Wednesday, July 30, 2008

More information released about the Qantas B747 decompression incident

Qantas logoThe Australian Transport Safety Bureau (ATSB) has released new information regarding their investigation into the recent Qantas Boeing 747-400 depressurization accident. Readers will recall that the aircraft, operating as Qantas Flight QF30, experienced a rapid depressurization at 29,000 feet while en route from Hong Kong to Melbourne on July 25, 2008. The aircraft diverted to Manila where it made a safe emergency landing. No injuries were reported, however the aircraft was found to have a large hole in its fuselage.

First the good news. Today's ATSB news release stated that, "From the evidence gathered to date it appears that the flight crew have responded to and managed the emergency situation extremely well. It is apparent that they followed the procedures they have trained for in simulators, which ensured the best possible outcome for the aircraft, the passengers and crew."

Earlier this week the ATSB reported on the initial inspection of the damaged aircraft, noting (among other things) that one oxygen cylinder, which had been located near the site of the hull breach, was missing. Today the ATSB confirmed that pieces of the missing oxygen cylinder were found in the passenger cabin.
The ATSB can confirm that it appears that part of an oxygen cylinder and valve entered the passenger cabin and impacted the number 2 right door frame handle, thereby moving the handle part way towards the open position. However, the door handle mechanism has been sheared as it is designed to do if an attempt is made to open the door in flight, so the position of the door handle is not representative of the position of the door lock mechanism or the security of the door.
Thus, there seems to be little doubt that the oxygen cylinder exploded inside the cargo bay. The question is, how and why did that happen? And did the exploding oxygen cylinder cause the hull breach and subsequent depressurization, or was it incidental to another causal event?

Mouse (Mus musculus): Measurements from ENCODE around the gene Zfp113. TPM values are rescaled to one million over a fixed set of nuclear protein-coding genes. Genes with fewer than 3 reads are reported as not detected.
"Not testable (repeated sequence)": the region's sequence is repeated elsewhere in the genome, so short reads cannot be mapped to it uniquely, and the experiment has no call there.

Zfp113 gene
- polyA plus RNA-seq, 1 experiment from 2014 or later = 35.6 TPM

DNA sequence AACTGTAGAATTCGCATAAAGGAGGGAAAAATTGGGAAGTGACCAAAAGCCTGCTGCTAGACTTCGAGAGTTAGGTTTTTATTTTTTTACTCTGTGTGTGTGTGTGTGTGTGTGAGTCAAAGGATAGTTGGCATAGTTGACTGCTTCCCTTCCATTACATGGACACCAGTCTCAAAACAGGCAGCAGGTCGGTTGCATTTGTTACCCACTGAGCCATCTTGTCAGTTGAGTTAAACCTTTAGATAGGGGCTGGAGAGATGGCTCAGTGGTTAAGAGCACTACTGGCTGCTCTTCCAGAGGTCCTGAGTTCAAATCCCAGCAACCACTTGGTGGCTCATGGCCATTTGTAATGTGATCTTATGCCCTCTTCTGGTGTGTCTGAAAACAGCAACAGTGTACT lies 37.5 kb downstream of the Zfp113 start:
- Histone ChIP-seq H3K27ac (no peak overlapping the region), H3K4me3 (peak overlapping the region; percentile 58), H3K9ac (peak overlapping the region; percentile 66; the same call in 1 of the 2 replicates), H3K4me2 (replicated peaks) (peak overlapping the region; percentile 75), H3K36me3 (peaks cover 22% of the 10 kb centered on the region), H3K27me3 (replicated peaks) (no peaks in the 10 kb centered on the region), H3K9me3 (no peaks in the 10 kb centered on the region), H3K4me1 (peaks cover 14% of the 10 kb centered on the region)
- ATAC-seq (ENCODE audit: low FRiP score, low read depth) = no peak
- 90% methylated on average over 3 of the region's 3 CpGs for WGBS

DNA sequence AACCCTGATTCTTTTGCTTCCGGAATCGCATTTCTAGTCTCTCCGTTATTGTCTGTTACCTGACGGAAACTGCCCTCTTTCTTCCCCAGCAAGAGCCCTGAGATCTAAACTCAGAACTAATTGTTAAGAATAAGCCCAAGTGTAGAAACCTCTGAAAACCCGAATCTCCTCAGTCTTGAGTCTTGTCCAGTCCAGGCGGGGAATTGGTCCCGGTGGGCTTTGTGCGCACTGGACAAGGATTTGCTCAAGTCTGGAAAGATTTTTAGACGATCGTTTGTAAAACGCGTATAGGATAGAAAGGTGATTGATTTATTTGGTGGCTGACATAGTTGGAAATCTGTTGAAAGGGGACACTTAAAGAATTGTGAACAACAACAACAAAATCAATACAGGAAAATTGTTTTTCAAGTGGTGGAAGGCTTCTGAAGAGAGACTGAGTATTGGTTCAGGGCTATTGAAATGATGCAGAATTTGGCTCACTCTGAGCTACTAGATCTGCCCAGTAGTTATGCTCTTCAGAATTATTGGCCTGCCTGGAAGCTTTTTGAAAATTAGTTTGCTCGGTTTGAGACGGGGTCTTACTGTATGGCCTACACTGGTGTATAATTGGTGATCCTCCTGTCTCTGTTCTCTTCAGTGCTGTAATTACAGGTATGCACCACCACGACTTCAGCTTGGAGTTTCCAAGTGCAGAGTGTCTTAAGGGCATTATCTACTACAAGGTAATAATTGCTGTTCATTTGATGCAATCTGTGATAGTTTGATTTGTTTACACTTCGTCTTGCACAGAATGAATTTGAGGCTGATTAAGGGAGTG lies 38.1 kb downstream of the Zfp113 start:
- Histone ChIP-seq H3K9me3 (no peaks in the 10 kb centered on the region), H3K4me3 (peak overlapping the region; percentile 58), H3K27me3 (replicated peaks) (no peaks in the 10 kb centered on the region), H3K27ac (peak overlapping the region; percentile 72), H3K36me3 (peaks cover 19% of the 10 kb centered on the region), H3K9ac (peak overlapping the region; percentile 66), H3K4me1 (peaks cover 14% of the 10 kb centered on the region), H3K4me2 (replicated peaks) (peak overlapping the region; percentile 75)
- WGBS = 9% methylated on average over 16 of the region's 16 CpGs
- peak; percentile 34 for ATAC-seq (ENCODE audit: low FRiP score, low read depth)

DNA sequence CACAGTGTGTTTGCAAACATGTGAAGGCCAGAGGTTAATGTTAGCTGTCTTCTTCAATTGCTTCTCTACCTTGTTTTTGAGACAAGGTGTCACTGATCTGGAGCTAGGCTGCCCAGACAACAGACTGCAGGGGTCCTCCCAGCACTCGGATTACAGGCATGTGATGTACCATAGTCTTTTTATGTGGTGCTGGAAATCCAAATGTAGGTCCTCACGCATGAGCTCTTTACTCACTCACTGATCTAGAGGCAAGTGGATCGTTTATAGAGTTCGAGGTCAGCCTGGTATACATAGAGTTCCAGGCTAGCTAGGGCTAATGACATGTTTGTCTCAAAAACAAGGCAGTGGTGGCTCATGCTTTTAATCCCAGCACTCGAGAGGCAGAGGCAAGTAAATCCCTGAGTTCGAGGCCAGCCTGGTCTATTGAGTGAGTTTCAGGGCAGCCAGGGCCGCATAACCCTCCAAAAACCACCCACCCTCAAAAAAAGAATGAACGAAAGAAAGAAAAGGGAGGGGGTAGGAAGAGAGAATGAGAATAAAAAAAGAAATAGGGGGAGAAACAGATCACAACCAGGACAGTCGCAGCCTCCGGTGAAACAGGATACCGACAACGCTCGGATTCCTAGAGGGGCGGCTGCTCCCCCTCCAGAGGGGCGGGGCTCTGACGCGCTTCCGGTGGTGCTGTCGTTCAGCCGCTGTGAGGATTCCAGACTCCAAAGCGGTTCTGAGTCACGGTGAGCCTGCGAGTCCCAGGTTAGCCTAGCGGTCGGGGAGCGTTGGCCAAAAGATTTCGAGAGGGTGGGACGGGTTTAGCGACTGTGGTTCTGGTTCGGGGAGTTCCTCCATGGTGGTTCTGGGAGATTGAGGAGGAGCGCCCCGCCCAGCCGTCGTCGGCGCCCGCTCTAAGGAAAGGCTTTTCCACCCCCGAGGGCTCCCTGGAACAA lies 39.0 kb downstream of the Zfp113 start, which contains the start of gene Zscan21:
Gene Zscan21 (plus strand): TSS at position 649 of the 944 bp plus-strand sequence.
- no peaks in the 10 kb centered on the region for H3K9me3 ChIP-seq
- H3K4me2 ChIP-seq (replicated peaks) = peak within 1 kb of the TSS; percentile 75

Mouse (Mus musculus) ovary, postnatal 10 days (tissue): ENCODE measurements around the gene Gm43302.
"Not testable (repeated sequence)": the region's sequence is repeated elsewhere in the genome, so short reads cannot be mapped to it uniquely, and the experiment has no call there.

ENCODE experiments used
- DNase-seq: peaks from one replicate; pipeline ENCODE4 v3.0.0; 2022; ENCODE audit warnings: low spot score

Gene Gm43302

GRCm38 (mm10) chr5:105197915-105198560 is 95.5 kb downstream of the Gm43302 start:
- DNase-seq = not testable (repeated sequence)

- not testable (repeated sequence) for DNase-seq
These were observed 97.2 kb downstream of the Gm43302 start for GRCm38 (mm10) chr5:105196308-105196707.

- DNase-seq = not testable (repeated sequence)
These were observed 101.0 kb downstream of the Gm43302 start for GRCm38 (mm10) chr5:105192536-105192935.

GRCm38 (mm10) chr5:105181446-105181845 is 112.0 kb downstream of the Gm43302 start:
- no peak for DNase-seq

Here is a rundown of other important points made public today by the ATSB:
  • Descent rate - Initial analysis of data from the Flight Data Recorder showed that that immediately following the decompression event at 29,000 feet, the aircraft descended to an altitude of 10,000 feet. The emergency descent took about five and a half minutes, with an average descent rate of about 4,000 fpm.
  • ILS - The ATSB confirmed that the aircraft's three Instrument Landing Systems (ILS) and the anti-skid system were not available for the arrival and landing at Manila. However, evidence to date indicates that all of the aircraft's main systems, including engines and hydraulics were functioning normally
  • Cabin Oxygen Masks - The team found that most of the oxygen masks had deployed correctly from the passenger modules and had been pulled to activate the flow of oxygen to the mask. In all, 484 masks had deployed. Of those, 418 had been activated by pulling on the mask to activate the flow of oxygen. Only a small number of masks appeared to have had the elastic retaining strap adjusted by the passengers. It also appears that a small number of masks did not deploy from the passenger modules.
Also relevant to the oxygen issue, the ATSB says they are in the process of establishing whether or not "the flow of oxygen was adequate for the five and a half minute descent to 10,000 feet, where the masks were no longer required." Some news reports had mentioned some passenger complaints about malfunctioning masks or sub-optimal oxygen flow.

The ATSB expects to issue a preliminary factual report about this accident within the next 30 days.

RELATED: Click here to view all posts about Qantas Flt 30 on Aircrew Buzz.